# Ph.D. admission in the US/UK: How is an M.Sc. regarded?

In the UK/US people usually don't get an MSc before pursuing a PhD in math. But in other countries getting an MSc before the PhD is the more common case. This raises the following questions regarding how graduate admission committees view applicants with an MSc from countries where it is common to get one. On one hand, seems like an MSc is another "proof of my abilities". On the other hand, the committees may ignore it altogether because they have to compare the applicants by their greatest common ground. When talking about an MSc I mean a two-years program with a thesis.

Can you compare the relative importance (admission-wise) of:

1. Course grades (specifically, how important are BSc grades and how important are MSc grades? $(*)$)
2. MSc thesis.
3. Recommendation letters.

In respect to comparing $(2)$ and $(3)$, I can either try very hard to write the best thesis I can, or alternatively, I can work, in addition to my main thesis, on some smaller scale projects with one or two faculty members other than my advisor, to make sure I get more than one sincere recommendation letter.

$(*)$ I need to know this as I have some freedom to choose which courses will appear where (I have completed more than enough credit during my BSc studies and can move some of the graduate level credit to the MSc).

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Anyway I look at this question, there cannot be one correct answer, so I wiki-hammered it. I'm also not entirely sure whether Math.SE is the right forum for this: the question is not really mathematical in nature, and can only really be answered by those mathematics professors who have served on admission committees (and even at that the answers would be anecdotal and probably not authoritative). –  Willie Wong Jun 18 '11 at 21:05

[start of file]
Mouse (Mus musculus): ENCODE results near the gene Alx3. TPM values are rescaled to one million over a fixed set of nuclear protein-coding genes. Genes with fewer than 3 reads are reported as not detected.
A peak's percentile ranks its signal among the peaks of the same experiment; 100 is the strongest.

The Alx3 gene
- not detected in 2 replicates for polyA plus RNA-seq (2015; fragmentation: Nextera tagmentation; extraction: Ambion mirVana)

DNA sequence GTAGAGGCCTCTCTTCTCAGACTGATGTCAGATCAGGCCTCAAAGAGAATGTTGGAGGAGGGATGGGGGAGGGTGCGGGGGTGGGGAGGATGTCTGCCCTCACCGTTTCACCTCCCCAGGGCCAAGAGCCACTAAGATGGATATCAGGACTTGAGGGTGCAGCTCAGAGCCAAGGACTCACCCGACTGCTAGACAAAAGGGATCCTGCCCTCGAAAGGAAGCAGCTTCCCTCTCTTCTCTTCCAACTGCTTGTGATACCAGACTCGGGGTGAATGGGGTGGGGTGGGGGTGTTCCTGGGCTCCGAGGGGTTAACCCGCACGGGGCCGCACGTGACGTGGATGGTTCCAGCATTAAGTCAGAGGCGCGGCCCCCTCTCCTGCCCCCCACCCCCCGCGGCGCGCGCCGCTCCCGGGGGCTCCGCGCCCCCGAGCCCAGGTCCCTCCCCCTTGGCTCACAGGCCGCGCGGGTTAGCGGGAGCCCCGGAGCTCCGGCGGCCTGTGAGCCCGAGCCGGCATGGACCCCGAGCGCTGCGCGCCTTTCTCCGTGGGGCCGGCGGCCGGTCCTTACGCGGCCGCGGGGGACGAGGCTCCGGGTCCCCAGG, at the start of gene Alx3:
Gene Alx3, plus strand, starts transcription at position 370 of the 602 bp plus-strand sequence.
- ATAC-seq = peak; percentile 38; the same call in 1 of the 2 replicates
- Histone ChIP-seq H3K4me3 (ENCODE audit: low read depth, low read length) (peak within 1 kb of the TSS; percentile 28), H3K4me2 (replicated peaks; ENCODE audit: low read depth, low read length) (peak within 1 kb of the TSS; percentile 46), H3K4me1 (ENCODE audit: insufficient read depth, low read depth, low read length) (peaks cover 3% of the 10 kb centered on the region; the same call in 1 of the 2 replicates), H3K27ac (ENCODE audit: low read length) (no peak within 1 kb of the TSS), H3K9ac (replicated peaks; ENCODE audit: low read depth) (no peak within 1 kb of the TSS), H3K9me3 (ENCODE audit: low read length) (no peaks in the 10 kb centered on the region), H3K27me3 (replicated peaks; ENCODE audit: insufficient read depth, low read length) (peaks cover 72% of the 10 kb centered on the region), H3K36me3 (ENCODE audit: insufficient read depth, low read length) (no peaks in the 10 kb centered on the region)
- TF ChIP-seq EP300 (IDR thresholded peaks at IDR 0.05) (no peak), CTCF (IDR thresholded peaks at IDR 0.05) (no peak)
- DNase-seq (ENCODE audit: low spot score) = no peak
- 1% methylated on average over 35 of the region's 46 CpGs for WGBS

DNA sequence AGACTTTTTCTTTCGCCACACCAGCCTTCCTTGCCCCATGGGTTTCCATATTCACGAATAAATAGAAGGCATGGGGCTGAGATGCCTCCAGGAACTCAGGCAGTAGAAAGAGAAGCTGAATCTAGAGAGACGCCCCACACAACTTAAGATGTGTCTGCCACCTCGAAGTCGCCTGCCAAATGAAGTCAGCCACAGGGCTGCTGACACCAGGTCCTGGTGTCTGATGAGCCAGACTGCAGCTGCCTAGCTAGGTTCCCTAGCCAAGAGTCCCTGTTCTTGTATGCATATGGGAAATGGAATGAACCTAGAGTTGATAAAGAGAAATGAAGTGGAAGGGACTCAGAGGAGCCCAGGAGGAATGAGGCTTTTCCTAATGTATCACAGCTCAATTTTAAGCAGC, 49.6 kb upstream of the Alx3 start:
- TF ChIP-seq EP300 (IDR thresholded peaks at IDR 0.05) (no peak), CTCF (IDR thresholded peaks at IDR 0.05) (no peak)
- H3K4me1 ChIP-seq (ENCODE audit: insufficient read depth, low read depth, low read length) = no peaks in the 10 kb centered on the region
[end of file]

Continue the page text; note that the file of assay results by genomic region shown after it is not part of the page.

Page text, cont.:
@Wille: Is there a more appropriate forum for this question? –  Adam Jun 18 '11 at 21:15
The currently-still-in-area-51 proposal of an academia stackexchange would be a perfect forum for this, should it receive enough commitments and go live. –  Willie Wong Jun 20 '11 at 12:59
I am voting to reopen this question; this is a question to which people who have been on graduate admission committees in U.S. math departments can make concrete responses. Furthermore, such responses will surely be very subject dependent; hence I don't see that a catch-all academic site could have much that is useful to say. (E.g. while it is true --- as stated by the OP --- that in math a masters is not required, and probably not typical, for most U.S. programs, is this true in other subjects? I don't know, and it's irrelevant in any case.) Regards, –  Matt E Sep 2 '11 at 22:52

I have been Dir. Grad. Studies in Math in MN in two intervals, and also have an understanding of others' perceptions:

Letters of recommendation are the most important... tho' low GRE subject test scores can dissuade some admissions committees. (My own attitude is that the GRE's multiple-choice stuff is not-at-all reliable... by now I'd look at GRE general-test verbal... ! ...)

GPA is not of much interest. Sure, crappiness in not-so-hard classes is not a plus...

GRE subject test is the easy indicator for lotsa lazy admissions committees to look at. Bang-there-you-are.

It is true that letters of recommendation from people who themselves have dubious mathematical judgement are iffy... No helping that, if one is from a remote place.

A "personal statement" that shows that you understand that there is a larger world... is very good.

(Good luck with this very tumultuous part in anyone's life...)

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I would say: